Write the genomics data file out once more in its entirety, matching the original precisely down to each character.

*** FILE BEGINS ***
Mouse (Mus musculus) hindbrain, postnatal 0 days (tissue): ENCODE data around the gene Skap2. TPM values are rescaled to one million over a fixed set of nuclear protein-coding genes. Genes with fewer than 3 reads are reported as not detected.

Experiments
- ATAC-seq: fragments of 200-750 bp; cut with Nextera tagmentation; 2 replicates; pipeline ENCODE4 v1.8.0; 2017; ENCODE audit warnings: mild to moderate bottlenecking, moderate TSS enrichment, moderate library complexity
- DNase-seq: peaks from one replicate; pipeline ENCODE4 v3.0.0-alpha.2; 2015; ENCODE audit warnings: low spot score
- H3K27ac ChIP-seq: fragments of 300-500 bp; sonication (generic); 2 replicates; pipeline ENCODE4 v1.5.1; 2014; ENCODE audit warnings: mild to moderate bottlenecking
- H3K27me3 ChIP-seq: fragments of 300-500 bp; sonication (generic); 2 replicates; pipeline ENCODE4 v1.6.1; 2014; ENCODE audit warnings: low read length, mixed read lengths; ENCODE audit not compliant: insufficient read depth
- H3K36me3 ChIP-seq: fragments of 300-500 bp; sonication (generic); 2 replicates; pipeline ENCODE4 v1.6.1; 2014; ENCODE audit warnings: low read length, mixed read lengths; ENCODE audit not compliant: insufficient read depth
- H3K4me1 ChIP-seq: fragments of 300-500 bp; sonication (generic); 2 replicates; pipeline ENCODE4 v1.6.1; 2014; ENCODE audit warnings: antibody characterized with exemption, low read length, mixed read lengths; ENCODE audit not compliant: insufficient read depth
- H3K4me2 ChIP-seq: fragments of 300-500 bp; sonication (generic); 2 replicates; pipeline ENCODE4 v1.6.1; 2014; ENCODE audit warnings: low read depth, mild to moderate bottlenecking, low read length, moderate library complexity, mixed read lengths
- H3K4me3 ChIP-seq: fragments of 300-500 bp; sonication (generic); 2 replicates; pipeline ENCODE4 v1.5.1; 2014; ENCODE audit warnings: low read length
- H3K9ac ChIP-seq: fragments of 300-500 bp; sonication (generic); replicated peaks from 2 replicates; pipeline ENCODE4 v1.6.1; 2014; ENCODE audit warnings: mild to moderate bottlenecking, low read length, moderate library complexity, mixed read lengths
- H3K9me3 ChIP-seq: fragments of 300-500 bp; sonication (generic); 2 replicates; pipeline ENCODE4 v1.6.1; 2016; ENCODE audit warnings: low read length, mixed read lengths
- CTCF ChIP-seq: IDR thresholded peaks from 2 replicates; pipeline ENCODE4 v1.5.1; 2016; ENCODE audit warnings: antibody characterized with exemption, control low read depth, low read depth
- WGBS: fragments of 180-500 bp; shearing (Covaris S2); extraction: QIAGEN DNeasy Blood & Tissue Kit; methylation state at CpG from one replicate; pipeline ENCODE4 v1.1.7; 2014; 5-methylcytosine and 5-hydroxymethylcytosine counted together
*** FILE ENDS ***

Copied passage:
Mouse (Mus musculus) hindbrain, postnatal 0 days (tissue): ENCODE data around the gene Skap2. TPM values are rescaled to one million over a fixed set of nuclear protein-coding genes. Genes with fewer than 3 reads are reported as not detected.

Experiments
- ATAC-seq: fragments of 200-750 bp; cut with Nextera tagmentation; 2 replicates; pipeline ENCODE4 v1.8.0; 2017; ENCODE audit warnings: mild to moderate bottlenecking, moderate TSS enrichment, moderate library complexity
- DNase-seq: peaks from one replicate; pipeline ENCODE4 v3.0.0-alpha.2; 2015; ENCODE audit warnings: low spot score
- H3K27ac ChIP-seq: fragments of 300-500 bp; sonication (generic); 2 replicates; pipeline ENCODE4 v1.5.1; 2014; ENCODE audit warnings: mild to moderate bottlenecking
- H3K27me3 ChIP-seq: fragments of 300-500 bp; sonication (generic); 2 replicates; pipeline ENCODE4 v1.6.1; 2014; ENCODE audit warnings: low read length, mixed read lengths; ENCODE audit not compliant: insufficient read depth
- H3K36me3 ChIP-seq: fragments of 300-500 bp; sonication (generic); 2 replicates; pipeline ENCODE4 v1.6.1; 2014; ENCODE audit warnings: low read length, mixed read lengths; ENCODE audit not compliant: insufficient read depth
- H3K4me1 ChIP-seq: fragments of 300-500 bp; sonication (generic); 2 replicates; pipeline ENCODE4 v1.6.1; 2014; ENCODE audit warnings: antibody characterized with exemption, low read length, mixed read lengths; ENCODE audit not compliant: insufficient read depth
- H3K4me2 ChIP-seq: fragments of 300-500 bp; sonication (generic); 2 replicates; pipeline ENCODE4 v1.6.1; 2014; ENCODE audit warnings: low read depth, mild to moderate bottlenecking, low read length, moderate library complexity, mixed read lengths
- H3K4me3 ChIP-seq: fragments of 300-500 bp; sonication (generic); 2 replicates; pipeline ENCODE4 v1.5.1; 2014; ENCODE audit warnings: low read length
- H3K9ac ChIP-seq: fragments of 300-500 bp; sonication (generic); replicated peaks from 2 replicates; pipeline ENCODE4 v1.6.1; 2014; ENCODE audit warnings: mild to moderate bottlenecking, low read length, moderate library complexity, mixed read lengths
- H3K9me3 ChIP-seq: fragments of 300-500 bp; sonication (generic); 2 replicates; pipeline ENCODE4 v1.6.1; 2016; ENCODE audit warnings: low read length, mixed read lengths
- CTCF ChIP-seq: IDR thresholded peaks from 2 replicates; pipeline ENCODE4 v1.5.1; 2016; ENCODE audit warnings: antibody characterized with exemption, control low read depth, low read depth
- WGBS: fragments of 180-500 bp; shearing (Covaris S2); extraction: QIAGEN DNeasy Blood & Tissue Kit; methylation state at CpG from one replicate; pipeline ENCODE4 v1.1.7; 2014; 5-methylcytosine and 5-hydroxymethylcytosine counted together